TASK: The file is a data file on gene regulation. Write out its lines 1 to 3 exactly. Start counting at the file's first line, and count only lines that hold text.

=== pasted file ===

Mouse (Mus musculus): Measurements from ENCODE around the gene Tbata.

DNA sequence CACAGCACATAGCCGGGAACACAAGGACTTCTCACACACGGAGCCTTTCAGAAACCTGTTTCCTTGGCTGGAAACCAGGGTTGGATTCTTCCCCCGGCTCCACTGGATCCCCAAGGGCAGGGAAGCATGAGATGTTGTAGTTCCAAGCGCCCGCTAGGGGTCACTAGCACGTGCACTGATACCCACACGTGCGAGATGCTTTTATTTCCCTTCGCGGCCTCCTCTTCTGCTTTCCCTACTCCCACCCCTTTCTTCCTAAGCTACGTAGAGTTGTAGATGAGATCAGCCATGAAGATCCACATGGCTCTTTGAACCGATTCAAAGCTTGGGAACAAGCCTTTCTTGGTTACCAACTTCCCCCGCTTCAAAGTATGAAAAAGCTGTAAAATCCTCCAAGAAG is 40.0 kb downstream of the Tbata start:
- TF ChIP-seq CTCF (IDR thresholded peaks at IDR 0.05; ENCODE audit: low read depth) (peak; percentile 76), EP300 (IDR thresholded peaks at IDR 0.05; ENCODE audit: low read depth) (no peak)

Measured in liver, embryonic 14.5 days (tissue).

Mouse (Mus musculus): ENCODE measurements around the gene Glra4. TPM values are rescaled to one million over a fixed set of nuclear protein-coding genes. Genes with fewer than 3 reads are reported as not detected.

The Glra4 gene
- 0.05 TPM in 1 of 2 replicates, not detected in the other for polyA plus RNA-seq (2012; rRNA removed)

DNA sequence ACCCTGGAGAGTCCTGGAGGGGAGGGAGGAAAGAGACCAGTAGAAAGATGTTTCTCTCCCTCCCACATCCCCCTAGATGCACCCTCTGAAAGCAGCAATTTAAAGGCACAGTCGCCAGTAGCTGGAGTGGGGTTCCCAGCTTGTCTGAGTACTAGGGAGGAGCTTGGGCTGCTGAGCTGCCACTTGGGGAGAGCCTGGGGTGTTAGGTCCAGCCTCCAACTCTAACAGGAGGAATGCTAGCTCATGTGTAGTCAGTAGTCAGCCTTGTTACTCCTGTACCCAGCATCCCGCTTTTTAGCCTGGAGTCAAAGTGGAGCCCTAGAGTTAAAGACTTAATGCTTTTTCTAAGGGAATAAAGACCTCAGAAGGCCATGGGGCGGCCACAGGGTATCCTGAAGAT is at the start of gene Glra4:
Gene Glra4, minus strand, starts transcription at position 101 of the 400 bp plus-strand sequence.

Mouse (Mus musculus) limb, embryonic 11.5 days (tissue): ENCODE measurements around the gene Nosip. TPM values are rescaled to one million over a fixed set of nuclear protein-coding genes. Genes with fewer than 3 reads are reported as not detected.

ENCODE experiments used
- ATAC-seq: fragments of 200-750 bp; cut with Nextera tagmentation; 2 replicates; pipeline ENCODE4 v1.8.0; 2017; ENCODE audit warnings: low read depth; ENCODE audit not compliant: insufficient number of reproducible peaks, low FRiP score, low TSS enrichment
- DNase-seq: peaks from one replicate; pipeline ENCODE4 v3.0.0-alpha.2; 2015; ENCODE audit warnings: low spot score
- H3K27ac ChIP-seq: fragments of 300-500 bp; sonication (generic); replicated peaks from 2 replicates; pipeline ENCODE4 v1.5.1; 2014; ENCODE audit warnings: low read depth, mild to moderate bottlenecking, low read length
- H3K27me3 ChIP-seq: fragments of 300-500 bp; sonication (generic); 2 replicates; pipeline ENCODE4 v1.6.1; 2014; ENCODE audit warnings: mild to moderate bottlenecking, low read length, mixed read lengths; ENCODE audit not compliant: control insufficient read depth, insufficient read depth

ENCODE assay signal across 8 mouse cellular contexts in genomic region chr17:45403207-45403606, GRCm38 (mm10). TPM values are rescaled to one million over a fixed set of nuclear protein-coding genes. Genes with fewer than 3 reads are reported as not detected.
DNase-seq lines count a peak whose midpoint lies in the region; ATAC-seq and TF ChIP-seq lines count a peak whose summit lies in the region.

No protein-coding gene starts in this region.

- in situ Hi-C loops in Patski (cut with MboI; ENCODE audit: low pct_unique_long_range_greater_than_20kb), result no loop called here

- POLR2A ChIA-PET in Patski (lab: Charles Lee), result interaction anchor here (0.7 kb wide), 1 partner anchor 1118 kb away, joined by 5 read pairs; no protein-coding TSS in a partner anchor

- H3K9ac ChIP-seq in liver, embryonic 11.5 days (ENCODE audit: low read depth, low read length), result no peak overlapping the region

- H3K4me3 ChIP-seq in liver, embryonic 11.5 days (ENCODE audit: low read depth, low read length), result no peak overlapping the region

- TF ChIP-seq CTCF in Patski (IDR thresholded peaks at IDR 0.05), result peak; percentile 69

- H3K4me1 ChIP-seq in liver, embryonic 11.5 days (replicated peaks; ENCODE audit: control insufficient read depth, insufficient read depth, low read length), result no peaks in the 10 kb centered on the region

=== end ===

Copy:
Mouse (Mus musculus): Measurements from ENCODE around the gene Tbata.

DNA sequence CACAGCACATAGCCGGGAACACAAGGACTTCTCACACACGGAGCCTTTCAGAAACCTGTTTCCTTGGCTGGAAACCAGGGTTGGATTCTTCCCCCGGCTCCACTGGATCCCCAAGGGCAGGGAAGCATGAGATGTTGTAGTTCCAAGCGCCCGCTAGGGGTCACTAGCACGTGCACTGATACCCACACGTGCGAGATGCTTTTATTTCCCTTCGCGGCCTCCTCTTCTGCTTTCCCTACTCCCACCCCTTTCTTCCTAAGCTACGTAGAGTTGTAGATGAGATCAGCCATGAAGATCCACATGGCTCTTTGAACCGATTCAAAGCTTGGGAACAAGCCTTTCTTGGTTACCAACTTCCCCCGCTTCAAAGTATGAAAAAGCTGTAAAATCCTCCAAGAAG is 40.0 kb downstream of the Tbata start:
- TF ChIP-seq CTCF (IDR thresholded peaks at IDR 0.05; ENCODE audit: low read depth) (peak; percentile 76), EP300 (IDR thresholded peaks at IDR 0.05; ENCODE audit: low read depth) (no peak)